The below article has been cross-posted from the University College of London’s Bartlett Development Planning Unit (UCL DPU). It is part of a series of articles written over the past five months about the Philippines SDI Alliance. To read the entire series, visit the DPU blog.
By Jessica Mamo, on 28 April 2015
The Philippine Alliance has been an active agent in Mandaue City since 2000. Their work is primarily focused on two large sites, involving a large number of communities, each one at a different stage of settlement upgrading. The team collaborate with Local Government Units (LGU) to address the housing gaps within the city by adopting a sustainable citywide approach which benefits both the low-income groups, as well as the city’s vision of development.
This post explains the approach that has been adopted for the upgrading of the 6.5 Relocation Site in Paknaan, one of the two prominent sites where the Alliance is active in Mandaue City.
The relocation site is situated in Barangay Paknaan, on the periphery of Mandaue City, and covers an area of 6.5 hectares. Originally a mangrove area, the site was chosen to accommodate 1,200 families, organised into 12 Homeowner Associations (HOA). These families are being relocated from along Mahiga Creek in central Mandaue City, as part of the River Rehabilitation Program, after the area was devastated by flooding in January 2011.
Although the site was still a mangrove area, families started living in Paknaan in October 2011. Today, 465 families who were allocated a plot of land have moved on site, some building permanent housing, whilst others simply rebuilding houses out of light recycled materials.
Informal developments on site (left); Construction of permanent housing development overseen by TAMPEI (right).
10 out of the 12 HOAs are part of the Homeless Peoples Federation (HPFPI) and collaborate with the Alliance, particularly with regards to organising communities to save, enabling them to finance the construction of their new homes, or pay monthly amortizations for loan repayments. TAMPEI, the technical support unit to the Alliance, have provided assistance in the planning, design and construction stages of the upgrading process.
The Role of Homeowner Associations
The strong role of the HOA is interesting to note. In order for a family to be eligible for an upgrading or relocation programme, they must first form part of a HOA which is registered by the Housing and Land Use Regulatory Board. This requirement has driven communities to get organised and collaborate closely with one another, creating close-knit communities which take pride in the recognition they receive as a registered HOA.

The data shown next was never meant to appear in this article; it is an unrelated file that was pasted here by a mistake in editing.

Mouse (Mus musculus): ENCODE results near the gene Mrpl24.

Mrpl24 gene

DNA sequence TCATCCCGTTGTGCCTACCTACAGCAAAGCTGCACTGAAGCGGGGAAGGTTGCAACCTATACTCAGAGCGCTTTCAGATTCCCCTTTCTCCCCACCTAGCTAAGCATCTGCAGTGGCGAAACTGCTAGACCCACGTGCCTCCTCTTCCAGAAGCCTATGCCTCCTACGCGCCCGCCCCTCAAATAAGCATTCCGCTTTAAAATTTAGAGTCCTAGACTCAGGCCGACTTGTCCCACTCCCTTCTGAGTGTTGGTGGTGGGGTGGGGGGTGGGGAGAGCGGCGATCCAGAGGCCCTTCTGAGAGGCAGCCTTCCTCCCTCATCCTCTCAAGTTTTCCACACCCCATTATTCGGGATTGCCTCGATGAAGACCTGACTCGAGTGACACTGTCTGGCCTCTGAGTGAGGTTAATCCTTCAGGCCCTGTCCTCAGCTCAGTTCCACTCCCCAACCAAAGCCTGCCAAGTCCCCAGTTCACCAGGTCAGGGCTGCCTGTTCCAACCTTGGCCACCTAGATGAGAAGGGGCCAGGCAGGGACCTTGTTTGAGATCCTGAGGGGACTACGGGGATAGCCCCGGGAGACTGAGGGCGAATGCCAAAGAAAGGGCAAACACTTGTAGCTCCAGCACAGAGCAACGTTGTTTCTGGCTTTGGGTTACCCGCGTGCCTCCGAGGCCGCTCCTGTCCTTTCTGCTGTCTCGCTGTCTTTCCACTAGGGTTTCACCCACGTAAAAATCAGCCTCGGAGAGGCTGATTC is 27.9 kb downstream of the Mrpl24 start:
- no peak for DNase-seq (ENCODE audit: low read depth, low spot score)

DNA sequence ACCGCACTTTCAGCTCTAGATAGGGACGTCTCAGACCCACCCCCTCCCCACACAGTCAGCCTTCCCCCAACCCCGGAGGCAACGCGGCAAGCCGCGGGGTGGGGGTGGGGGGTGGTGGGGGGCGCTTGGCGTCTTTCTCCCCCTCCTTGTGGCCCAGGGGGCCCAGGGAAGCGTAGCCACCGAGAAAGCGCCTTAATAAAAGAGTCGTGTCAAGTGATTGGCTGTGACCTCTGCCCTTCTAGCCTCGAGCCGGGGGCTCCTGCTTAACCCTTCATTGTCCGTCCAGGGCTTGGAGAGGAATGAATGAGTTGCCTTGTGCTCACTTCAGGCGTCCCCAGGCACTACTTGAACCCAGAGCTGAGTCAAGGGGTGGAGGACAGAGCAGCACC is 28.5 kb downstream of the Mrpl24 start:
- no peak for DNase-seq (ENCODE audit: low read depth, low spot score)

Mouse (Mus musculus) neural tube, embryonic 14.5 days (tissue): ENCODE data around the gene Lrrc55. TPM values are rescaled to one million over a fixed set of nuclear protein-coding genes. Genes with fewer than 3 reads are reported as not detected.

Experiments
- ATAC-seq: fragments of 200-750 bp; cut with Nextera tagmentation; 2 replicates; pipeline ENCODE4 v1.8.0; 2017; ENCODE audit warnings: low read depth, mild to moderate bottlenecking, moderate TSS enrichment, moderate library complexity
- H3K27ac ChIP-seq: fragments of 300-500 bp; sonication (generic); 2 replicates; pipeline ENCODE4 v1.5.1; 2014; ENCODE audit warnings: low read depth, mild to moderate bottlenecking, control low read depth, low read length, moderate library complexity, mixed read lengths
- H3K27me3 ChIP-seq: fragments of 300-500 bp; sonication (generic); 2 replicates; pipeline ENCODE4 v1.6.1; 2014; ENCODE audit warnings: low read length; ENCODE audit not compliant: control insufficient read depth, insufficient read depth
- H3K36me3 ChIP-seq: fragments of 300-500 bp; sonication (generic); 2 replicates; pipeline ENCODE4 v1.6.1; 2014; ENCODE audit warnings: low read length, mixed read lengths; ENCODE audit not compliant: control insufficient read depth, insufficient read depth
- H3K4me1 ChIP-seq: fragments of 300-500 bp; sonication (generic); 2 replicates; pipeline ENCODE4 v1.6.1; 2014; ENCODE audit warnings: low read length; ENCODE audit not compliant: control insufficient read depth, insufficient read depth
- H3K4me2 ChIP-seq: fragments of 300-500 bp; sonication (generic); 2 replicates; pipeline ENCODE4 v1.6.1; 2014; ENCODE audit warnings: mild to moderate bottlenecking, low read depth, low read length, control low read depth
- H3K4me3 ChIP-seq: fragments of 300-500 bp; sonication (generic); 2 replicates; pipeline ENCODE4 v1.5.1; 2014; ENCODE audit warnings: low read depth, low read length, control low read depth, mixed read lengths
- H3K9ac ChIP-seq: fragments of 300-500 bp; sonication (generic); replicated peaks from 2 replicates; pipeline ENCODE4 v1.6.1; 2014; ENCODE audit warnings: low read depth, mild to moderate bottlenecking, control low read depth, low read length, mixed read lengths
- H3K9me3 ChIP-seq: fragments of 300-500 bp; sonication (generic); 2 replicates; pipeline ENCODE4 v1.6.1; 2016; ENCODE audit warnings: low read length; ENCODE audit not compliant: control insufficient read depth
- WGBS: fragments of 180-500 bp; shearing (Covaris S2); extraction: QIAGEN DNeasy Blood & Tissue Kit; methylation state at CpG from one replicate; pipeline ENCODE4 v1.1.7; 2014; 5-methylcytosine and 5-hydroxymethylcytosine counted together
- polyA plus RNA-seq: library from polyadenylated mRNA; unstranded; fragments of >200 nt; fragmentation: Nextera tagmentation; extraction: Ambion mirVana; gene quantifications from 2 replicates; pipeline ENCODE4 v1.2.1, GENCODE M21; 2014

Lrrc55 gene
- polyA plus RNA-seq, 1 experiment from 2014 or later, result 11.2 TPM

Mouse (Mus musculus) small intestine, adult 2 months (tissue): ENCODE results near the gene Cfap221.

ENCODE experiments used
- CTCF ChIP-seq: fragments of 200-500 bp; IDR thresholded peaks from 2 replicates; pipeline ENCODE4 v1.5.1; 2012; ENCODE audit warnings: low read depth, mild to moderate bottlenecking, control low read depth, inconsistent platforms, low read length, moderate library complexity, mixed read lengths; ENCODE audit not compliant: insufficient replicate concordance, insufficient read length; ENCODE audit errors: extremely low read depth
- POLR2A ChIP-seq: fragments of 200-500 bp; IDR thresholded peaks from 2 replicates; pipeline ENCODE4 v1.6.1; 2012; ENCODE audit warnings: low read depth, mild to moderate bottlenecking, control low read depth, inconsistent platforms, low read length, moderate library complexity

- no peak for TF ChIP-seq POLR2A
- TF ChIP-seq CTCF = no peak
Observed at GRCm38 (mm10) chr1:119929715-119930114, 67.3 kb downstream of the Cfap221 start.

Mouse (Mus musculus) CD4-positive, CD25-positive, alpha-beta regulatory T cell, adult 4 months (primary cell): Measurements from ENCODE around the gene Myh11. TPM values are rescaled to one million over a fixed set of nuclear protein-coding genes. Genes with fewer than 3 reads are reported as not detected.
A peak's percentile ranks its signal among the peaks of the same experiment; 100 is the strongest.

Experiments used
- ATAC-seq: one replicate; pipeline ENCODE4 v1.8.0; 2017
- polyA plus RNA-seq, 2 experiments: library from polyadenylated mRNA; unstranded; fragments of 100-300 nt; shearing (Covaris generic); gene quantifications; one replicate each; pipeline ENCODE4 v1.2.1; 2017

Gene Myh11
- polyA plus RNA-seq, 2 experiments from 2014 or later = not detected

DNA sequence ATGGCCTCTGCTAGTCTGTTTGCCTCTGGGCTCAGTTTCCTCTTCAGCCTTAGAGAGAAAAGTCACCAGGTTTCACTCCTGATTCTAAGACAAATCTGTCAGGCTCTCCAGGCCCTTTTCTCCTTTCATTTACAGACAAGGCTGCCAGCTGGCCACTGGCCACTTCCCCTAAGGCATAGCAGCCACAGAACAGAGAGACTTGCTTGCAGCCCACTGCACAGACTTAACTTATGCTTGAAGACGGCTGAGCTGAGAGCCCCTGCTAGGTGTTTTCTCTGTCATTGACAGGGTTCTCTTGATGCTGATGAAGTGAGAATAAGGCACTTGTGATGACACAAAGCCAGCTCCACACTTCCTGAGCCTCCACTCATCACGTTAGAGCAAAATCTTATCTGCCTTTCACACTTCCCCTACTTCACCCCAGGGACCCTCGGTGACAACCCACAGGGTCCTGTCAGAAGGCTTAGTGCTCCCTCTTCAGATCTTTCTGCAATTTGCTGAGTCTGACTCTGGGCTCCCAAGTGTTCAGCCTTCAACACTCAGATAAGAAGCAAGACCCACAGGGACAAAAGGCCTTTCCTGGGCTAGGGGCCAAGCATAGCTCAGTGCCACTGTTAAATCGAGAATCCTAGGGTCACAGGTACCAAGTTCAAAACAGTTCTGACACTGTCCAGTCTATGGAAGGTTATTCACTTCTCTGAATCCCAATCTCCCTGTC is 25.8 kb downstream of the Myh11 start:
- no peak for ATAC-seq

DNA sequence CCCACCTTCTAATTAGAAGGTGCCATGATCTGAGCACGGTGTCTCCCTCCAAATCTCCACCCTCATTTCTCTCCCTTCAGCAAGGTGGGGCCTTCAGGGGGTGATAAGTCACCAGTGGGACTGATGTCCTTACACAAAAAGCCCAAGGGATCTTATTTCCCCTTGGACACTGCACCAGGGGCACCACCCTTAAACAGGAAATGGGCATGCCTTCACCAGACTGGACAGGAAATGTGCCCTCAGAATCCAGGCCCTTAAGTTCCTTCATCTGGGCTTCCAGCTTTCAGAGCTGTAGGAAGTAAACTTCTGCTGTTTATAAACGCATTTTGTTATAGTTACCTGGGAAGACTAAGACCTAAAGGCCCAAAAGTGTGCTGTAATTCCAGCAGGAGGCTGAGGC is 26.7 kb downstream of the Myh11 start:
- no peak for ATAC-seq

This contrasts greatly with the situation in some other countries, for example the communities I encountered during fieldwork in Cambodia with the MSc Building and Urban Design in Development last year. The particular settlement we were working with in Battambang faced particular concerns regarding community mobilisation and organisation. As a students group, we were constantly challenging the concept of referring to the residents as a community since they did not actually work as a single unit, and found it difficult to support each other. Therefore, the requirement of forming part of a duly registered association acts as a form of mobilisation for residents to really act as a community.
The HOA is an important representation for community members, as a form of formal identification within the City.
Land Acquisition and Financial Support
One of the most important elements of slum upgrading is the acquisition of land, which allows families to have security of tenure, whether they are being relocated, or able to upgrade on site. Without the constant threat of eviction, families are able to invest in their homes by building permanent structures. To be able to do so, families need the financial support to buy the land, as well as to pay for the construction of the house and site development. This support either takes the form of the savings program run by the Federation, or loans.
An important stakeholder is the Social Housing Finance Corporation (SHFC). SHFC is mandated by the President of the Philippines, and aims to provide shelter solutions to organised, urban poor communities. It was created to lead in developing and administering social housing programmes, such as the Community Mortgage Program (CMP), which is currently being implemented in Paknaan. The CMP is a loan system, targeting residents of informal settlements, that aims to finance the lot purchase, site development and house construction, which will be repaid over 25 years.
By far the most encouraging approach that has been adopted in Mandaue City is the housing construction through personal savings. Some families, mobilised and organised by HPFPI, have been able to limit their loan from SHFC to the lot purchase, and finance the construction of their homes through their own personal savings.